13)  The trial court can issue a protective order for good cause under 804.01(3)(a).  state ex rel Robinson v. Town of Bristol, 264 Wis.2d 318 (Ct. App. 2003).
14)  Because of the unique character of civil discovery, trial courts have substantial latitude to fashion protective orders. State ex rel Mitsubishi v. Milwaukee Co., 233 Wis.2d 1 (2000).
15)  Upon a showing of good cause, 804.01(3)(a) authorizes the trial court to make any order which justice requires to protect a party or person from annoyance, embarrassment, oppression or undue burden or expense in a discovery proceeding. State v. Beloit Concrete Stone Co,, 103 Wis.2d 506 (Ct. App. 1991).
16)  Under 804.12(2)(b), the trial court can order attorneys fees for discovery abuse.  Determinations regarding what amount of attorneys fees were reasonably incurred as a result of discovery abuses are within the discretion of the trial court.  Hur v. Holler, 206 Wis.2d 334 (Ct. App. 1996).
17)  The trial court can impose sanctions for discovery violations. If the conduct is egregious or in bad faith and without clear and justifiable excuse and if a party has been given notice of potential dismissal for discovery violations the court can order dismissal with prejudice. Industrial Roofing Services Inc. v. Marquardt, 299 Wis.2d  81 (2007).
18)  Egregious misconduct is extreme, substantial and persistent.   Selmer Co. v. Rinn, 328 Wis.2d 263 (Ct. App. 2010).
19)  Because dismissal of a complaint terminates the litigation without regard to merits of the claim, it is an extremely drastic penalty that should be imposed only where such harsh measures are necessary. Conduct must be egregious or in bad faith -- both are not needed.  Bad faith must be intentional or deliberate.  Egregious conduct, though unintentional, it is so extreme, substantial and persistent that the trial court may dismiss the action. If the discovery sought is peripheral, this significantly reduces the severity of the conduct.  Hudson Diesel Inc. v. Kenall, 194 Wis.2d 532 (Ct. App. 1995).
20)  The trial court has the statutory and inherent authority to punish a party for failing to comply with pretrial order to disclose expert witnesses.  Glaeske v. Shaw, 261 Wis.2d 549 (Ct. App. 2003).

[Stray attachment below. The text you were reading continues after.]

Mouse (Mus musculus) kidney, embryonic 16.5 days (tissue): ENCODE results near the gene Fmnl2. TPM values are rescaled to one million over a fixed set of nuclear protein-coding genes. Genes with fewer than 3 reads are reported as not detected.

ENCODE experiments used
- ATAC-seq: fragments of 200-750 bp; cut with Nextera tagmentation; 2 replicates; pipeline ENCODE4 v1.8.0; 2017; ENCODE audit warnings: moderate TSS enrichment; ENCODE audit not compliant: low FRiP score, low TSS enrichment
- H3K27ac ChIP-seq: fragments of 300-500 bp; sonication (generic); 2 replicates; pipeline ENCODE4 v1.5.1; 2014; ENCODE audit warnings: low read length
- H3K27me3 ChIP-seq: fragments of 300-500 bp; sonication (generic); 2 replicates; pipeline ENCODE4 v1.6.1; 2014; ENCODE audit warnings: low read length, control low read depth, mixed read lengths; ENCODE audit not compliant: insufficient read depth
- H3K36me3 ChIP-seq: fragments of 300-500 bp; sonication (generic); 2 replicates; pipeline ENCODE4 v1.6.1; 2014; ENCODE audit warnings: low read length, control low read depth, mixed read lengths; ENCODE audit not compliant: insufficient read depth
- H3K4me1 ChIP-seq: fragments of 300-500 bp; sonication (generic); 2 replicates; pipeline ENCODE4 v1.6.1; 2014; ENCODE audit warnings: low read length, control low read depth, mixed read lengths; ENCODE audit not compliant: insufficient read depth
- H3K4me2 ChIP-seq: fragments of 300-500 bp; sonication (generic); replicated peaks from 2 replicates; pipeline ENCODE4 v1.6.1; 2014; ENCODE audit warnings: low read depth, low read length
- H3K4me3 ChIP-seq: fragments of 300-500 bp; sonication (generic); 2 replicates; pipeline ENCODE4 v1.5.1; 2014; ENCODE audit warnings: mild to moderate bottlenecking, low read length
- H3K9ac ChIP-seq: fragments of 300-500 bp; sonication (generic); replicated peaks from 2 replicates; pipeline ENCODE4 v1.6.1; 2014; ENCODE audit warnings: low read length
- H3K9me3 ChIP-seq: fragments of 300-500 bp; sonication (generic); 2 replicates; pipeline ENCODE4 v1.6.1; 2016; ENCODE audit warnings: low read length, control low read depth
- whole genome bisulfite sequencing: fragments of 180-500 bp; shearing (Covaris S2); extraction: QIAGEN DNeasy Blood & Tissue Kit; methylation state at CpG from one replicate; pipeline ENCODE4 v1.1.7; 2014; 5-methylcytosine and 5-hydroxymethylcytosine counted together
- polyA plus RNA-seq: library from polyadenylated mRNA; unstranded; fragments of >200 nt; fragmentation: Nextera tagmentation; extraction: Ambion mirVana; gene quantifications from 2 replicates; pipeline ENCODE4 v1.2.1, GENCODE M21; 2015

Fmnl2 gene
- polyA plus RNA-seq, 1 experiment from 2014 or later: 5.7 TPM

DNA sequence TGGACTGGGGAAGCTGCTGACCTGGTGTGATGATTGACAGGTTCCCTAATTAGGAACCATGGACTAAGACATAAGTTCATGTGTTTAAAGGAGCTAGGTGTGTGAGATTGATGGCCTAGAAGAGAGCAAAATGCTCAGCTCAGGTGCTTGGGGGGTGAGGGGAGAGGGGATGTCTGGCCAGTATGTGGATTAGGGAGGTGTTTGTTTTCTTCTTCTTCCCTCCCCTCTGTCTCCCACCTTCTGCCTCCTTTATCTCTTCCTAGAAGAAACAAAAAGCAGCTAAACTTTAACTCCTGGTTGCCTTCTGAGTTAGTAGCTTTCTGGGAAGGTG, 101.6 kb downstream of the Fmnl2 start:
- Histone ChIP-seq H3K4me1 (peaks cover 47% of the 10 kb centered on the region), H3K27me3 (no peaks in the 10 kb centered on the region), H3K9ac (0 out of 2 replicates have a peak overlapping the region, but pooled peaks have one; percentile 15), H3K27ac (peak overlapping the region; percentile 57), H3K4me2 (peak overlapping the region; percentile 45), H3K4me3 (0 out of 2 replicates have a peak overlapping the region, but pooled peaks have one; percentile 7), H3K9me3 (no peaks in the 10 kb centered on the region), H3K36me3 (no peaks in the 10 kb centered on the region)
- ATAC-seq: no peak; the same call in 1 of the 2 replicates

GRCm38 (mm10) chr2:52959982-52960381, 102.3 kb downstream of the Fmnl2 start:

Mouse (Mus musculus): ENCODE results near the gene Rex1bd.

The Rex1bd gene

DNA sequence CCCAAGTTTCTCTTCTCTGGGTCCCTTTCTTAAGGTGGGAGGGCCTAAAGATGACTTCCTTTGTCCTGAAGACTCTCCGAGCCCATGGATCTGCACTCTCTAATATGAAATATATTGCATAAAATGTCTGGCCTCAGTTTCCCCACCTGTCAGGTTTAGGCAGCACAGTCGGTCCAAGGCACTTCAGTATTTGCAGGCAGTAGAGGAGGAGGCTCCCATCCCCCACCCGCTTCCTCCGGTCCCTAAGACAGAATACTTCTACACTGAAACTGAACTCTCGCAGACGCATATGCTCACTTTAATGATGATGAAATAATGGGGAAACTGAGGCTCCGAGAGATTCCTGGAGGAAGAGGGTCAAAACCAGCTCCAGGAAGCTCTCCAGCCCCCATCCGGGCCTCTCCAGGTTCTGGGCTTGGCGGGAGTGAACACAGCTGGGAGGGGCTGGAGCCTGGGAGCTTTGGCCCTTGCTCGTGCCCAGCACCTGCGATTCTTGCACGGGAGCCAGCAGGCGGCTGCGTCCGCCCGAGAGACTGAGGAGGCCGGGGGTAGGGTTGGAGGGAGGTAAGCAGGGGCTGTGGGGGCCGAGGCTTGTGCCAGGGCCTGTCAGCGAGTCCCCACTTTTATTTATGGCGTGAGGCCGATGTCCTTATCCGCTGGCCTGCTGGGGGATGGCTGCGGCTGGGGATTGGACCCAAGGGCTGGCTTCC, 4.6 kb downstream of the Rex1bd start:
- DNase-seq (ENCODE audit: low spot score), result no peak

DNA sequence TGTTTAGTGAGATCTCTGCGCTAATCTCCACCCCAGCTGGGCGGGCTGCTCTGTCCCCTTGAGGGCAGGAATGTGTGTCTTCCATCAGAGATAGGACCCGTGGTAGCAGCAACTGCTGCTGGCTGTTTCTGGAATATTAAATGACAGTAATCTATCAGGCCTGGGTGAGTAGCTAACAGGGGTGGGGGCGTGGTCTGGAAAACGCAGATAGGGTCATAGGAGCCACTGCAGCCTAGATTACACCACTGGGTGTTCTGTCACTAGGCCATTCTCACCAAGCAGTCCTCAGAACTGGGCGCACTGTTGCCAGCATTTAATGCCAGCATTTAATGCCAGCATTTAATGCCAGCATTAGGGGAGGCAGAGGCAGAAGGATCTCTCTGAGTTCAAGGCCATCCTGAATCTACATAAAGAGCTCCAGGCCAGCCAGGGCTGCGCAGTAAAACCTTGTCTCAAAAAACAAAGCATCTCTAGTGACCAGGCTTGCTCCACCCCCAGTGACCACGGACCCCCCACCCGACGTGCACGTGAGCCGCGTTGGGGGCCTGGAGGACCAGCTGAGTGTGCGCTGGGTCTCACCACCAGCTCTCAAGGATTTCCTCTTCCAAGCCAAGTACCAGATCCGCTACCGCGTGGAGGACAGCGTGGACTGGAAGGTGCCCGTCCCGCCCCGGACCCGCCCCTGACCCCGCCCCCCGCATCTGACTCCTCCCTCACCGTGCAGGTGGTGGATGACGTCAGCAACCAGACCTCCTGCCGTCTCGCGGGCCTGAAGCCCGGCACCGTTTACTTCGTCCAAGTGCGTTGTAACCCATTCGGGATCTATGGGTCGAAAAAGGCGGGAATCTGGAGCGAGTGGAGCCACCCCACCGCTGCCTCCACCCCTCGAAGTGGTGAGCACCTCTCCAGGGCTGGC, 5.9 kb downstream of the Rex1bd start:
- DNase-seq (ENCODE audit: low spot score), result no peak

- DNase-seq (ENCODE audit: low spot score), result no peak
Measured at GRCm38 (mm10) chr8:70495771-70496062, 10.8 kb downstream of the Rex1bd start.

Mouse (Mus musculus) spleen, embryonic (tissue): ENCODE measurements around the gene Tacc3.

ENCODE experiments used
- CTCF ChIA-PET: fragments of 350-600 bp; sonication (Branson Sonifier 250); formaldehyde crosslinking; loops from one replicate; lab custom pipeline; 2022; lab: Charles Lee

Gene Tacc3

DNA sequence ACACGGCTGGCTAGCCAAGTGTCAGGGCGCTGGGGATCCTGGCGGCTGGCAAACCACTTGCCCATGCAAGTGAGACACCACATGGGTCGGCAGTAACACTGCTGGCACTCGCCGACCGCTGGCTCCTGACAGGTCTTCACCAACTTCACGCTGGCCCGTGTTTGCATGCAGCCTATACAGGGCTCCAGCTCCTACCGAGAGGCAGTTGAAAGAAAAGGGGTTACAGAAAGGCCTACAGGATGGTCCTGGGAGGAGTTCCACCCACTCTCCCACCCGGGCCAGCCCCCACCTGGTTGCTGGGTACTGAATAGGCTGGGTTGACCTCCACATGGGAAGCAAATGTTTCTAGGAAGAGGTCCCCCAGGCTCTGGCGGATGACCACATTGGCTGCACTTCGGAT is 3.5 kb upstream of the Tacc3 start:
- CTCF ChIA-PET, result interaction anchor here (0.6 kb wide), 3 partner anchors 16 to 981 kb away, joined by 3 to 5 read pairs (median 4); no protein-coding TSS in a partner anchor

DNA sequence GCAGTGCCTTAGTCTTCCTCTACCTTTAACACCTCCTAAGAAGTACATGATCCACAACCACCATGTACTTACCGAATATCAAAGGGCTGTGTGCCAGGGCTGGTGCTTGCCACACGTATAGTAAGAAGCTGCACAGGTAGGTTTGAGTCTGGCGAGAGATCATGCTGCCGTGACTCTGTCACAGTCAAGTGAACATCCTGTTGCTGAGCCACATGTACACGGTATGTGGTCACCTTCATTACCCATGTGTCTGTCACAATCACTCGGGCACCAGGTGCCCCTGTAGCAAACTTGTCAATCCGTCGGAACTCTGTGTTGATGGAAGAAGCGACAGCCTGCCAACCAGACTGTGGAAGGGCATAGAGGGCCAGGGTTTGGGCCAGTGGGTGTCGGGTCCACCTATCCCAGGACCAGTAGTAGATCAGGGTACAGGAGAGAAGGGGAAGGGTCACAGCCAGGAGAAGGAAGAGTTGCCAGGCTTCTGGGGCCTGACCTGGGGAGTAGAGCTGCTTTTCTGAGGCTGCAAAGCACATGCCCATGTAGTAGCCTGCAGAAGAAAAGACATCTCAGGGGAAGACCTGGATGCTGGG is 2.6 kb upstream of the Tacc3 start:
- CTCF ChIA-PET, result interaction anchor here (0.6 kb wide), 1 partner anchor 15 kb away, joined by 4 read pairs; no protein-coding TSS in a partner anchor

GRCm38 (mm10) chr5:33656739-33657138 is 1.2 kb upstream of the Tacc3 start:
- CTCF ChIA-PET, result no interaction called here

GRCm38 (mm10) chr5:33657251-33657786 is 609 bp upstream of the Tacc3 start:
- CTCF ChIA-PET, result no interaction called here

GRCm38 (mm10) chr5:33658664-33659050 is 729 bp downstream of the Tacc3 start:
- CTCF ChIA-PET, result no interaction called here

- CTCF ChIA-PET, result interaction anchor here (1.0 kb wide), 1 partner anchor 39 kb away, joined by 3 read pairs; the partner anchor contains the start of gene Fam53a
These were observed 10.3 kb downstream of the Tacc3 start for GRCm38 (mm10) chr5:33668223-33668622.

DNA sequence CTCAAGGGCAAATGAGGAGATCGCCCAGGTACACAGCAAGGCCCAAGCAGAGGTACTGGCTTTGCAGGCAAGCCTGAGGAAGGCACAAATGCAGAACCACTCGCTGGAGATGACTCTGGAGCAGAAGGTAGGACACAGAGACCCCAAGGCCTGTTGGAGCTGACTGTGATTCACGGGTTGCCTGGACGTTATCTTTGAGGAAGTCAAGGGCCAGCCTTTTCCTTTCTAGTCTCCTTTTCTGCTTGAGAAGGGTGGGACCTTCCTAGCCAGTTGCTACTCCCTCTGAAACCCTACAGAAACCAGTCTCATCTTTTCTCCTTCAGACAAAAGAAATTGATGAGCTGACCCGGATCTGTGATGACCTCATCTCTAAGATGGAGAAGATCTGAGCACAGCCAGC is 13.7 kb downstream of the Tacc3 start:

21)  Dismissing an action or striking pleadings are severe sanctions and should not be employed for violation of trivial procedural orders.  Geneva National Community Assn Inc. v. Friedman, 228 Wis.2d 572 (Ct. App. 1999).
22)  Court's discretion to impose sanctions is not dependent on showing the opposing party has been actually prejudiced by the delay.   Sentry Ins. v. Davis, 247 Wis.2d 501 (Ct. App. 2001).
     Discovery is an integral part of a lawsuit.  It is of the utmost importance that litigants be given the opportunity to obtain information via discovery so that the "search for the truth" can be fostered.  The rules regarding discovery must be followed and sanctions for violations must imposed if the integrity of the judicial process is to prevail.


  1. I have a question that may or may not be relevant.
    One thing I've discovered (pardon the pun) is that adjudication of Rules vary widely.
    In federal practice, Rule 30(e) permits review of testimony by a deponent prior to certification; provided the right to review is preserved on the record as part of the proceedings. The vehicle for doing so is the errata sheet.
    I've learned that in the Seventh Circuit's (where Wisconsin is) adjudication of Fed.R.Civ.P. 30(e)'s language, "changes in form or substance" literally permits changing "Yes" answers to "No," and vice versa.
    The Tenth, where I mainly practice, has a "sham affidavit" rule, where such errata sheets would be disregarded in toto.

    Q: Does the state practice in Wisconsin reflect the practice in the Seventh in this regard? That is, is a deponent bound by their testimony in a deposition?

    1. In 8 years spent in our Civil Division this issue has never arisen in my court.